Maintaining the filters is also relatively easy. Requiring no more than a wipe down with a cloth each month and scrubbing every 6 to 12 months so the pores do not clog over.
“As for testing in the field, we’re looking for two things in particular. Firstly, there’s effectiveness: how effectively do the filters remove bacteria to improve health?,” Smith said.
“Secondly, what’s the flow rate to make sure you get enough water for what you need? We’re particularly looking at that flow rate over a long period of time so we can get an indication of effectiveness. If flow rates are too high, the filters probably are not working well enough.”
Building local capacity
The project is supported by the Australian Government through the SciTech4Climate program managed by the ANU Institute for Climate and Energy Disaster Solutions. Smith said this funding is not only supporting installation, but longer-term testing.
“The funding supports a rollout to between 1000 and 1200 households. Starting with local schools, Abundant Water builds a network of local vendors,” he said.
So far, 18 vendors in the regions have been identified and trained on both the technology and the business side of the system. The vendors are trained in hygiene as a major selling point.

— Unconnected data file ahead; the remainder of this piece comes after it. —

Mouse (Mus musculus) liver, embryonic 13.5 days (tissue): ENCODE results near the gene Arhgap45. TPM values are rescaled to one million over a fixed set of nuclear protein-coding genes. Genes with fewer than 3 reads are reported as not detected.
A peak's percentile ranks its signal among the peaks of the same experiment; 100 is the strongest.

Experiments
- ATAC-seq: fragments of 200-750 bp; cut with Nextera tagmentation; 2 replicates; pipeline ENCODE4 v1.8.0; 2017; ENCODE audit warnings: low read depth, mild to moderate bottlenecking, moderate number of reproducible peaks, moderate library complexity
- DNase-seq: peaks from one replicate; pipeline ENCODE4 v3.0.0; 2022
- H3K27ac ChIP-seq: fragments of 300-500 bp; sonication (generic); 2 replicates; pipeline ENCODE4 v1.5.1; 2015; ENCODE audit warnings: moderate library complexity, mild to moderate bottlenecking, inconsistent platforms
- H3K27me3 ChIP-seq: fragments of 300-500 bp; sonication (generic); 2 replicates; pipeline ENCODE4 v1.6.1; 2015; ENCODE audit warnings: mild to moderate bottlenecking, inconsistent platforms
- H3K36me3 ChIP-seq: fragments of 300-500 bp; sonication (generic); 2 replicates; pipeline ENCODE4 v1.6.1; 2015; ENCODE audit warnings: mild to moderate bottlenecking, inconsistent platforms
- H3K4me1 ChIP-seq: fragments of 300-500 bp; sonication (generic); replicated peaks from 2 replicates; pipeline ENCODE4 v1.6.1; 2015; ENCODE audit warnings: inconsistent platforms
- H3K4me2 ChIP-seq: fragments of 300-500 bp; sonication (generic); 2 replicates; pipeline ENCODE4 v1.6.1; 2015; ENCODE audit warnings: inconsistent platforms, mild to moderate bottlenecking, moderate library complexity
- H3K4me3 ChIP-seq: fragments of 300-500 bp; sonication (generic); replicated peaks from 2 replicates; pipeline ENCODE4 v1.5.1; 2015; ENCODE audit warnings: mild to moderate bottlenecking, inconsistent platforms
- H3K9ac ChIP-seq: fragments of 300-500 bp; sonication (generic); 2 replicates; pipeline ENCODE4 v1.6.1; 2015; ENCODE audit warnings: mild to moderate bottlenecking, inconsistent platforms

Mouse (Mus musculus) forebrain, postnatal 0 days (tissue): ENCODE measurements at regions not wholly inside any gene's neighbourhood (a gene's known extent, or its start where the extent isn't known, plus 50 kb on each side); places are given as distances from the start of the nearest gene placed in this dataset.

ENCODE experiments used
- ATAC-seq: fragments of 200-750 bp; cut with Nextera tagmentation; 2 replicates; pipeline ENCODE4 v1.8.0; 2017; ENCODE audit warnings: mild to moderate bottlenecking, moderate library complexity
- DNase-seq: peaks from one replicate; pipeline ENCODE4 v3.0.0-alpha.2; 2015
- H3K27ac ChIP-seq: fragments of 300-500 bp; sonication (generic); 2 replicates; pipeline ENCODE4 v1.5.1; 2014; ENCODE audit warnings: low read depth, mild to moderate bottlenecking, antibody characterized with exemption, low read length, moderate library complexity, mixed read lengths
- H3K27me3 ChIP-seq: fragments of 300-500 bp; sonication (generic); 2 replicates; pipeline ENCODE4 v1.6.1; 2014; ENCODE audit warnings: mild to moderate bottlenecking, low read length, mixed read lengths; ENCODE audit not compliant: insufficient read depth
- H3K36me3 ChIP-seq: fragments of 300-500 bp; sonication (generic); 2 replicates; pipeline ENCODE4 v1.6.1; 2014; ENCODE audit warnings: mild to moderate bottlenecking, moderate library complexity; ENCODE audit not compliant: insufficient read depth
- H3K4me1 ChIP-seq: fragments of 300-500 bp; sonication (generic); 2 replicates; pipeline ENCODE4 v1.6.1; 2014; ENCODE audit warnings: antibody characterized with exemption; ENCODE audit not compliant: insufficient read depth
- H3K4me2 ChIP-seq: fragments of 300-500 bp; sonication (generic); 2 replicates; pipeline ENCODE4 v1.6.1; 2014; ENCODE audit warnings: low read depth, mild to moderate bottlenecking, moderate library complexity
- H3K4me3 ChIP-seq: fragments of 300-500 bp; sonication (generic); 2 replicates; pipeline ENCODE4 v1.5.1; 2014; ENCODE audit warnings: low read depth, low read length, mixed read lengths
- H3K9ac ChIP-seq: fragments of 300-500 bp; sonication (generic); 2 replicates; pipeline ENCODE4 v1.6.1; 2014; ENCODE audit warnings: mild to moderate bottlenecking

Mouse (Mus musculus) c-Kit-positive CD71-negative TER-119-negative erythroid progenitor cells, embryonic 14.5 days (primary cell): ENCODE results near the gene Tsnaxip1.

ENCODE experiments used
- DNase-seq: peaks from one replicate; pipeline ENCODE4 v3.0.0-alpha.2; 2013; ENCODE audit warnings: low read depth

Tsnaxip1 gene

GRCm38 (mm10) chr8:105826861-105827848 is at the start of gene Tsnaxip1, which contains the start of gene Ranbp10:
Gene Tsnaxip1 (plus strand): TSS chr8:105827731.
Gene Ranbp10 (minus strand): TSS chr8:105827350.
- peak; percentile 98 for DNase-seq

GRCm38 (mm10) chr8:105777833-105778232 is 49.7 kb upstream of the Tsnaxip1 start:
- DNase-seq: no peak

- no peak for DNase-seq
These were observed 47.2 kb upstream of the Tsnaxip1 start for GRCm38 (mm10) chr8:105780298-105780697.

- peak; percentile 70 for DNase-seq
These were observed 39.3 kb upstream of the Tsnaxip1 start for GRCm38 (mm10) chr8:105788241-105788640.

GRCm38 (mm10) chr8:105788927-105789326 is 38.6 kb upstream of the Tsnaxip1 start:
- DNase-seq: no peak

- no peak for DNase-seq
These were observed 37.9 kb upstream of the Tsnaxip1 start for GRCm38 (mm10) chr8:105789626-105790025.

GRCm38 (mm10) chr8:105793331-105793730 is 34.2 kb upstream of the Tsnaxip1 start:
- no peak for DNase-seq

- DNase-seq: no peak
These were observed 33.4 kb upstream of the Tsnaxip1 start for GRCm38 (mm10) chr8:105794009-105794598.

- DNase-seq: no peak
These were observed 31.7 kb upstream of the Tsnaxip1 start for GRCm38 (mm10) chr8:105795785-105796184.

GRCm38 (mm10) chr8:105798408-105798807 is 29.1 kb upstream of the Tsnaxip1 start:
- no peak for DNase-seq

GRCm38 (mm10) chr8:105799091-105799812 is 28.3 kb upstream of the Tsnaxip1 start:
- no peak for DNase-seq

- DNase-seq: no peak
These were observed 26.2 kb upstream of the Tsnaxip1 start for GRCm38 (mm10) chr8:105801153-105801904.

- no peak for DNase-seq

“EWB is then helping with monitoring and evaluation over 12 month periods,” he said. “We are going back to about 10 per cent of the households to evaluate the effectiveness of the filters and see how people are using them.
“What we’re aiming to do is build out a longer-term understanding of their use.”
Smith pointed out that one of the vendors is a school teacher as well, who can promote the focus on hygiene and get the buy-in of the village chief.
“It should be said that there’s already lots of expertise within Timor-Leste,” he said. “Rather than relying on bringing in people from overseas, we’re working closely with local WASH (water, sanitation and hygiene) experts, and local engineers who through this project are building their capacity.”
When it comes to humanitarian engineering projects, Smith said understanding the local conditions is as important as the solutions EWB is trying to put in place.
“It’s not just about having a water filter that is in theory 99 per cent proficient,” he said. “The way people use it is often very different to how it gets used in our lab. We have to ask a lot of questions on the ground about whether it is robust, requires complex maintenance, and needs spare parts.
“If we don’t get this right, we introduce risks around re-contamination of water, and safety of women and children who are the primary water collectors.
“Understanding these social and cultural contexts are absolutely critical to everything we do.”
Support the communities Engineers Without Borders works with through its end of financial year appeal.
The project is supported by the Australian Government through the SciTech4Climate program managed by the ANU Institute for Climate and Energy Disaster Solutions.